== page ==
Today, as titan cultivation succeeds at more and more botanic gardens and academic institutions, it has become popular to personify these giants of the plant world with nicknames. Some have been rooted in botany (“Carolus” at Cornell referenced Linnaeus himself), some steeped in mythology (“Hyperion,” the thinking man’s Greek titan, at Gustavus Adolphus University), some simply named with joy and humor (“Bob,” “Morticia,” “Tiny”).

PHOTO: Early morning visitors to #CBGAlice enjoy a snootful of stench from the blooming beauty.

Early morning visitors to #CBGAlice enjoy a snootful of stench from the blooming beauty.

PHOTO: The flashlight apps of several cell phones light this morning's pollination activities. Dr. Shannon Still wields a paintbrush laden with pollen, brushing it lightly on the female flowers on the spadix.

The flashlight apps of several cell phones light this morning’s pollination activities. Dr. Shannon Still wields a paintbrush laden with pollen, brushing it lightly on the female flowers on the spadix.

PHOTO: Phones and cameras are out in force today to capture the magical titan arum bloom. The square in the back of the flower is the replaced spathe where pollination occurred moments earlier.

Phones and cameras are out in force today to capture the magical titan arum bloom. The square in the back of the flower is the replaced spathe where pollination occurred moments earlier.

We hope you enjoy your visit with #CBGAlice! Please check our website at for info on the bloom. The live webcam will remain on through Sunday, October 4, 2015. 

©2015 Chicago Botanic Garden and

I am often asked, “What can kids do to help the Earth?”

There is a standard litany of “Reduce, Reuse, Recycle” suggestions that almost everyone can tell you: recycle your garbage, turn the lights off when you leave a room, turn the water off while brushing your teeth, and so forth. 

EarthWe’ve been saying these same things for decades. And while they’re great ideas, they’re things we should all be doing. It’s time to give kids a chance to do something bigger. During Climate Week this year, I am offering a different suggestion: Watch dandelions grow and participate in Project BudBurst.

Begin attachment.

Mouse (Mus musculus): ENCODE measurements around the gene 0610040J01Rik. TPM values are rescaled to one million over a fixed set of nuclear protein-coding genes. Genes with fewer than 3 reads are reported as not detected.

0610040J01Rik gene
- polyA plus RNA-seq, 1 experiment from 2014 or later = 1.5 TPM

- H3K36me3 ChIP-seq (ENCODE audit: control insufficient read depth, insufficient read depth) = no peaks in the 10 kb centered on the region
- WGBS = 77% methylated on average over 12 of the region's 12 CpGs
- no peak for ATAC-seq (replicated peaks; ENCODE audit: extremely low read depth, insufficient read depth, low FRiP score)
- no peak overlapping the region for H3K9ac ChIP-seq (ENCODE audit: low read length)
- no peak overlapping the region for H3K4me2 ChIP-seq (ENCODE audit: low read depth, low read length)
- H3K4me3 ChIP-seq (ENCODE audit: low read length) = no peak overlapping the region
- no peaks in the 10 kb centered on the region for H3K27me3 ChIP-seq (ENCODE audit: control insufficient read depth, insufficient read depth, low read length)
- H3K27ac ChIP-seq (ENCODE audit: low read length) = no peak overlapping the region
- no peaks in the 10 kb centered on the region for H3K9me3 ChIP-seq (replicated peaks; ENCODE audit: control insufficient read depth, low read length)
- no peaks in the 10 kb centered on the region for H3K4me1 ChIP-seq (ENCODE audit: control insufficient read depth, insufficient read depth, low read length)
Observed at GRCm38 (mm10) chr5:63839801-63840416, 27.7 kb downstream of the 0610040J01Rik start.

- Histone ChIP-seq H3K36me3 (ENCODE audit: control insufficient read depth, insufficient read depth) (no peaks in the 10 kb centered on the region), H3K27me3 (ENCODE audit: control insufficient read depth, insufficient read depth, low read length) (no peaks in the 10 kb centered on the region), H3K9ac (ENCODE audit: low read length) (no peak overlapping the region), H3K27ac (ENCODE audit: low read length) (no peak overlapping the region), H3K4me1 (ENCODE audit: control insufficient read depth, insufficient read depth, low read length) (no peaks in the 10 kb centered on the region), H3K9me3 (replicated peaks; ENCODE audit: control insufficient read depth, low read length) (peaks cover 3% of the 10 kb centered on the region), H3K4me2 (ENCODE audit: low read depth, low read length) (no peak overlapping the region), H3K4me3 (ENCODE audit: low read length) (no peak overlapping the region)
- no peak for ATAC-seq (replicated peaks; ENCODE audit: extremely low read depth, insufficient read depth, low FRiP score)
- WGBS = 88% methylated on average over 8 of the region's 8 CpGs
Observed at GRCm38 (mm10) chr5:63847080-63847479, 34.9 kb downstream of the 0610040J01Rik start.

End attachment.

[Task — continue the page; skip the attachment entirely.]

PHOTO: Dandelions.

These happy dandelions could contribute valuable information to the science of climate change.

Project BudBurst is a citizen science program in which ordinary people (including kids 10 years old and up) contribute information about plant bloom times to a national database online. The extensive list of plants that kids can watch includes the common dandelion, which any 10-year-old can find and watch over time.

Why is this an important action project?

Scientists are monitoring plants as a way to detect and measure changes in the climate. Recording bloom times of dandelions and other plants over time across the country enables them to compare how plants are growing in different places at different times and in different years. These scientists can’t be everywhere watching every plant all the time, so your observations may be critical in helping them understand the effects of climate change on plants.

What to Do:

1. Open the Project Budburst website at and register as a member. It’s free and easy. Click around the website and read the information that interests you.

2. Go to the “Observing Plants” tab and print a Wildflower Regular Report form. Use this form to gather and record information about your dandelion.